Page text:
Women are also trafficked for prostitution, with a promise of a well-paid job but they end up realising too late that they have been lured into a debt bond by criminal gangs. This is a particular problem in the southern Edo state, where there is a long tradition of trafficking women to work as prostitutes in Italy.
'Handful of convictions'
Debbie Ariyo, executive director of the charity Africans Unite Against Child Abuse, is adamant that the real number of those trafficked to the UK from Nigeria is much higher because many victims are reluctant to speak out.
She deals with hundreds of victims and believes the reasons for these people coming to the UK in the first place are the same.
She said: "There is a notion among the families in Nigeria that once their family has come over here, they will have a better life, they will get better education, they will have better food and material things.
"A lot of people don't see the abuse and exploitation and many of the young people who've tried to tell their parents back home, it's difficult for the parents to accept that something like this could be happening in Britain."
The anti-slavery commissioner is calling for further prosecutions and for more victims to be identified, saying that a "handful of convictions is not enough".
Mr Hyland said: "It's about working with the law enforcement agencies in Nigeria - working with all those in the communities and telling them this could happen - and that's never been brought together before so it's unique.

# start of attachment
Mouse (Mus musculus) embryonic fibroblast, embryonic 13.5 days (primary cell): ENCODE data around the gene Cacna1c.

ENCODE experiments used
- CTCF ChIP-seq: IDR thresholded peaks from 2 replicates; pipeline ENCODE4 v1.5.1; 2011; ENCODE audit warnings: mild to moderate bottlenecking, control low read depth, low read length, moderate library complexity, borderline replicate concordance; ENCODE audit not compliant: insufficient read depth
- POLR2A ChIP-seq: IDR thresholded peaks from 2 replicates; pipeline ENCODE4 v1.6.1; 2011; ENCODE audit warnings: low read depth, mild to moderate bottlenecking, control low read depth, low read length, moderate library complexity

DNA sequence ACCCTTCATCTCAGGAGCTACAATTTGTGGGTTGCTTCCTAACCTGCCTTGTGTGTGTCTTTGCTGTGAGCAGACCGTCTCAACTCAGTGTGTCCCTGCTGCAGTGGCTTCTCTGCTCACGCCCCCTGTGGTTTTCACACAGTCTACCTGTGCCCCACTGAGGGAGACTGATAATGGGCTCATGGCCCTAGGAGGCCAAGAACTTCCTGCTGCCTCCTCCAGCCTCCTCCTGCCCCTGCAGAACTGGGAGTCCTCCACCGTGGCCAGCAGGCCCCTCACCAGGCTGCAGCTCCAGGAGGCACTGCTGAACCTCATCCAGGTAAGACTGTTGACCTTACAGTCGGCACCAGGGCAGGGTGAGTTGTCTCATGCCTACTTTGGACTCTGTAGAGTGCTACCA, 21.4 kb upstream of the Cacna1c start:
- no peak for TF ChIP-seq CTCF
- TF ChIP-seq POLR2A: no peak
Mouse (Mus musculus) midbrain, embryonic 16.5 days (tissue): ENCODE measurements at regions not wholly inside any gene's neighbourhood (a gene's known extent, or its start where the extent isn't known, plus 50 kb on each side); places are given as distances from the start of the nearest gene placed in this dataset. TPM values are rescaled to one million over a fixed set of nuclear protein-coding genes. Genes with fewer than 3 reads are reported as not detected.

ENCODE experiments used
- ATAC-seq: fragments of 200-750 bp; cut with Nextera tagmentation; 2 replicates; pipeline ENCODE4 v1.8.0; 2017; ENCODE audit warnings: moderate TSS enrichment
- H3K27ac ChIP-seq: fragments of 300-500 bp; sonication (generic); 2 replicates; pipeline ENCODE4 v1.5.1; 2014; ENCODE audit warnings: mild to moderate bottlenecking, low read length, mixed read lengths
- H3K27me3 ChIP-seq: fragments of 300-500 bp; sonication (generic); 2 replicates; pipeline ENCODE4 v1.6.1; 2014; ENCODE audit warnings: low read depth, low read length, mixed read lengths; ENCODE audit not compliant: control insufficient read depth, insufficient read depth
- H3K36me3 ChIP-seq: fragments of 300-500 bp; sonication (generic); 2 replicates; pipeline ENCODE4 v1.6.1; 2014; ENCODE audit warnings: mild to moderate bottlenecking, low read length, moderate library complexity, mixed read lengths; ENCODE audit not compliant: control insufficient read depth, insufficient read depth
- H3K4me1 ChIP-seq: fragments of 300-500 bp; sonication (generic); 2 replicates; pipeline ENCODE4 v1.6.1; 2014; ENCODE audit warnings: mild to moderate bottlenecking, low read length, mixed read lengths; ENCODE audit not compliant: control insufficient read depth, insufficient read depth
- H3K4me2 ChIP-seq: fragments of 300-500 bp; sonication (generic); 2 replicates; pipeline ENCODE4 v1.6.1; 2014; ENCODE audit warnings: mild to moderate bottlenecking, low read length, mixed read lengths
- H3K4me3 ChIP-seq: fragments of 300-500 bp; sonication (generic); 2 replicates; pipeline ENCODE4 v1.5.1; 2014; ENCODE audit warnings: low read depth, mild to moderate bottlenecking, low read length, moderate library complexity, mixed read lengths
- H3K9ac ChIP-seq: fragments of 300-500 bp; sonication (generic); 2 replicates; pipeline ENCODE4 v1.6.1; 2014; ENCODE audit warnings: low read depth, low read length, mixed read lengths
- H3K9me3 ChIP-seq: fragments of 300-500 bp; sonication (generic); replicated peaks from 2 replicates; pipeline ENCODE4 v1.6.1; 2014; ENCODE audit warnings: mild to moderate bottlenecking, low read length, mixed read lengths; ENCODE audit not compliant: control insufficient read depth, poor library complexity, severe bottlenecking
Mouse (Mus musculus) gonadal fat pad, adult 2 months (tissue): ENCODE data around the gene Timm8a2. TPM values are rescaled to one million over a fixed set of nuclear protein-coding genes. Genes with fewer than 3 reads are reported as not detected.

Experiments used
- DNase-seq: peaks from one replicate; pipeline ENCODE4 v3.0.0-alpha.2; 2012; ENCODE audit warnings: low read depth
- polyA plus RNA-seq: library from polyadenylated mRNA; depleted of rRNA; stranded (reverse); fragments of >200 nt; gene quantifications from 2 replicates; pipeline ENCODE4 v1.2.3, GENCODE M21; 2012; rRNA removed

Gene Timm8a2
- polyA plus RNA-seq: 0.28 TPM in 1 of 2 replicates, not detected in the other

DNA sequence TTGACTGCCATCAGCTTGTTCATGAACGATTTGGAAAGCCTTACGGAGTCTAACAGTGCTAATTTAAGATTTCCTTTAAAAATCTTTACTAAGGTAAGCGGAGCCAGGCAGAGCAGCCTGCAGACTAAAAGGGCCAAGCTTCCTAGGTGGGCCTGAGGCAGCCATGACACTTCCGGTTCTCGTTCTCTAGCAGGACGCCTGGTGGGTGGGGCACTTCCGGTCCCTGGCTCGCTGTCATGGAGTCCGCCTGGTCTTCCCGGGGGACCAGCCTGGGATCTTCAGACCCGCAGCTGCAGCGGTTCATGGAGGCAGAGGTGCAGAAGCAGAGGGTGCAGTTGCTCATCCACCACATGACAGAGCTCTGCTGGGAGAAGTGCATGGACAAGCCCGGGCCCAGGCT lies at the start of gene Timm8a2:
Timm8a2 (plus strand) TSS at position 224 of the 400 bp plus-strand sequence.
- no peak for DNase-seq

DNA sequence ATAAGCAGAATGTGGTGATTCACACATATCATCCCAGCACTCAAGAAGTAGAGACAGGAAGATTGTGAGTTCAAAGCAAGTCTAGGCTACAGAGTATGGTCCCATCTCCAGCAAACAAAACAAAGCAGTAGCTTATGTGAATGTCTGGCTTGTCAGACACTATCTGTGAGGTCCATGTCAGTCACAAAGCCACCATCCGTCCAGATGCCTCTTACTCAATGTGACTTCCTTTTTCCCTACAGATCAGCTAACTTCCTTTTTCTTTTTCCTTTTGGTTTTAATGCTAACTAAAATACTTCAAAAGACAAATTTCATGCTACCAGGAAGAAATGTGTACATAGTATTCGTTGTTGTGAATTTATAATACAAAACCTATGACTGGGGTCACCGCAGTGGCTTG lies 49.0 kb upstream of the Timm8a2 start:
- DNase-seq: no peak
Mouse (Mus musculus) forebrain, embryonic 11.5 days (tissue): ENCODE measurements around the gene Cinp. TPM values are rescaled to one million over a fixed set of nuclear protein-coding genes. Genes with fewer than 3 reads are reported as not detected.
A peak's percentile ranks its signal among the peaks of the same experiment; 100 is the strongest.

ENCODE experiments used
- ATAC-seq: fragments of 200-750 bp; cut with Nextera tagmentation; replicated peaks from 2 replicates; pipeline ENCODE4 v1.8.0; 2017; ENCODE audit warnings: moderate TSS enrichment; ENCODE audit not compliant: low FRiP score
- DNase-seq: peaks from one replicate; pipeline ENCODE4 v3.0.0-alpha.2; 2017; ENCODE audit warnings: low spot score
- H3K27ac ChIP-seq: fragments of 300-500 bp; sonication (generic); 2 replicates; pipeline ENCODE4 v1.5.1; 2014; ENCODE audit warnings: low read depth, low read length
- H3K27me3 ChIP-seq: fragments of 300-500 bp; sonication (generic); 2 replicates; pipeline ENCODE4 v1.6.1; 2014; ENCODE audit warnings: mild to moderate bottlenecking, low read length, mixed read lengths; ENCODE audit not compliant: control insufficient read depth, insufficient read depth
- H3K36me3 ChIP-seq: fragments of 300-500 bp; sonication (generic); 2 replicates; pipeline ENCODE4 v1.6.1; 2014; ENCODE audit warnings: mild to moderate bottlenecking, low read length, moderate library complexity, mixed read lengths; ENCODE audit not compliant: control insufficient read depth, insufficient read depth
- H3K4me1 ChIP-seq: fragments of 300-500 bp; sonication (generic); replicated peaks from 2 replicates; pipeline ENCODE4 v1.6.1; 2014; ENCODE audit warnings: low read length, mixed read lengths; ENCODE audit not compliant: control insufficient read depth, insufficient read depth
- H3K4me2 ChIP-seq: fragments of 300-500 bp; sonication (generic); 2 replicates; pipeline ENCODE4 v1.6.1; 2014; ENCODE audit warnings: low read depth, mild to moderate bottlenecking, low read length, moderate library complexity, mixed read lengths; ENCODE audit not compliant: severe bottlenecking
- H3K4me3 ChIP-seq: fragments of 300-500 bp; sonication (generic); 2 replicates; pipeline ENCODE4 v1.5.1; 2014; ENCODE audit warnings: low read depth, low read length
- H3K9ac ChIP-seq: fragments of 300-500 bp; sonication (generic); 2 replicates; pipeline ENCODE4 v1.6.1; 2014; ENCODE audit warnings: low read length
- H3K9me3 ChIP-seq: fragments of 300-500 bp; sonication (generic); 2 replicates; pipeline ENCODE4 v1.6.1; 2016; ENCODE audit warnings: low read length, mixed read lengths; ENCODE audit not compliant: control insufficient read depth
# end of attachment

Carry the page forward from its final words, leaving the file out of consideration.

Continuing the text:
"This is a new idea - Europol, Interpol, National Crime Agency, all must work together. It's up to me to oversee this.
"This is not about lack of resources but about using them effectively."
Tatiana Jardan, director of the Human Trafficking Foundation charity, believes that combating this problem is easier said than done because it's a complex issue.
She said: "We believe the role of the commissioner is crucial but solving this is not going to be easy.
"This is a difficult type of trafficking because Nigerians believe in witchcraft so they're worried about speaking out in case some harm comes to them. The police and other authorities desperately need more education so that they understand these complexities."
A Home Office spokesman said: "This government is committed to tackling modern slavery, including human trafficking, which is why the Modern Slavery Act 2015 was passed earlier this year.
"This legislation, the first of its kind in Europe, gives law enforcement the tools they need to ensure that perpetrators are brought to justice and enhances protection for victims.
"The Modern Slavery Strategy, which was published in November last year, sets out an ambitious plan, including work with international partners, to increase collaboration and target human traffickers.
"We are already addressing the specific issue of human trafficking in Nigeria. This includes working closely with the National Crime Agency and the Nigerian National Agency for the Prevention of Trafficking in Persons to identify and disrupt Nigerian networks involved in the movement of potential victims."
With the commissioner only having been in post for six months, campaigners say it would be unfair to make an assessment now.
Some argue the creation of his role in the first place is a sign the issue is being taken seriously.